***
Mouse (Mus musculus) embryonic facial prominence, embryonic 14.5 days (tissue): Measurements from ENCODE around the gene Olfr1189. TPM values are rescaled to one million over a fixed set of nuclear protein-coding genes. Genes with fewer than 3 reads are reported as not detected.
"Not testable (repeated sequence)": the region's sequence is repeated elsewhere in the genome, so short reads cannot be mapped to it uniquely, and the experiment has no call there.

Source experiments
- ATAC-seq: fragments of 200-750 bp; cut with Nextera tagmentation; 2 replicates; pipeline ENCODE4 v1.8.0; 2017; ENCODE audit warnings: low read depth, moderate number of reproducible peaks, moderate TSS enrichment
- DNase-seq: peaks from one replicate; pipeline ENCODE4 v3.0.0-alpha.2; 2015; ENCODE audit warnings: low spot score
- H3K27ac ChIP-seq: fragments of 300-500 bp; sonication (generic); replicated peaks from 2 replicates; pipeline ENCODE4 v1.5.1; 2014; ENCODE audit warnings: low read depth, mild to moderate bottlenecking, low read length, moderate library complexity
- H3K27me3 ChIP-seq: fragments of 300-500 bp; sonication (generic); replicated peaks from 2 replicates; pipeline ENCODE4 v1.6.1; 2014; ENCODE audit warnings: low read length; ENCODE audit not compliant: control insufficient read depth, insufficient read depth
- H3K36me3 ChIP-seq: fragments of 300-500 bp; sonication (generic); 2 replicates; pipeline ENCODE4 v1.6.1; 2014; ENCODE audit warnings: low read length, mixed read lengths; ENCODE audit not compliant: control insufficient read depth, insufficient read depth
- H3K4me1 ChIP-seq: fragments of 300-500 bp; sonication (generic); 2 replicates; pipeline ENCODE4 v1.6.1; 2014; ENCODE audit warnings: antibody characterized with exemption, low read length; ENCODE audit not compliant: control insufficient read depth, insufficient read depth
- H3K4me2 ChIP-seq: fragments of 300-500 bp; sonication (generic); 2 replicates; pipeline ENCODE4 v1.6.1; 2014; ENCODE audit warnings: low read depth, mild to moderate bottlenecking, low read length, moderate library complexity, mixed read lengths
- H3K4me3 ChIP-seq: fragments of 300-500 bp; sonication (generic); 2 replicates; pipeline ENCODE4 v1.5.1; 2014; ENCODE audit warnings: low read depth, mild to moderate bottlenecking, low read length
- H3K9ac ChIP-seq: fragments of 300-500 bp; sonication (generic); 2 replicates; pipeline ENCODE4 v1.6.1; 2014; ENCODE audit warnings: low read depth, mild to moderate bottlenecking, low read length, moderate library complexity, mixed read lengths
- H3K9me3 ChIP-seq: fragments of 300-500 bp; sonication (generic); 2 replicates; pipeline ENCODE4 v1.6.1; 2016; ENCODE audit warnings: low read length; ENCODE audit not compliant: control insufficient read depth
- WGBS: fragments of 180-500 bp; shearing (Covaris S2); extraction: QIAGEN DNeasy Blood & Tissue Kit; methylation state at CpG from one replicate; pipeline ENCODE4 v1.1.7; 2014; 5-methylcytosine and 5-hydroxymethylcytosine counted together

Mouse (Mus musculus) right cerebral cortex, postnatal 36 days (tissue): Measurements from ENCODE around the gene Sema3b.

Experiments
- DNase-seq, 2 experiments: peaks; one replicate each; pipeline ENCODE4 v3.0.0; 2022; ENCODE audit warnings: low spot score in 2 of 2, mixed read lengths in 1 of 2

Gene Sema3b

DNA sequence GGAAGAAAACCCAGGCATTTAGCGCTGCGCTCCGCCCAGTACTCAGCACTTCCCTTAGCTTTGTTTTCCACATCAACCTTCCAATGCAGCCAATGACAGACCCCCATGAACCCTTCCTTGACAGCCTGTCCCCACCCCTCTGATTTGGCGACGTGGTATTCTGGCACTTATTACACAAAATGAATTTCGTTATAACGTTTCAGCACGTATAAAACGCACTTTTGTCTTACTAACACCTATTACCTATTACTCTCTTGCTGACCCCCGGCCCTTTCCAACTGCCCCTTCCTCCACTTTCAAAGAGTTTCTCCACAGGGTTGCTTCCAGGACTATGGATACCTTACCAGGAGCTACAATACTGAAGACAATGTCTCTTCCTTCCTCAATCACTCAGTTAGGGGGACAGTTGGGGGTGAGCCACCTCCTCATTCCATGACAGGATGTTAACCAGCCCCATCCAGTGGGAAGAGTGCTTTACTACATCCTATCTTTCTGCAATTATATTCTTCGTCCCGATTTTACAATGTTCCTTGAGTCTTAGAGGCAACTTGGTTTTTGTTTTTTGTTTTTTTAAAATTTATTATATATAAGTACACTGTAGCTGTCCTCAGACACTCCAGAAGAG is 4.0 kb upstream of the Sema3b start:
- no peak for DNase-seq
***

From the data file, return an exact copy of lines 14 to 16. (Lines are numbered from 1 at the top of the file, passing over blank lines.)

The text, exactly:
- WGBS: fragments of 180-500 bp; shearing (Covaris S2); extraction: QIAGEN DNeasy Blood & Tissue Kit; methylation state at CpG from one replicate; pipeline ENCODE4 v1.1.7; 2014; 5-methylcytosine and 5-hydroxymethylcytosine counted together

Mouse (Mus musculus) right cerebral cortex, postnatal 36 days (tissue): Measurements from ENCODE around the gene Sema3b.

Experiments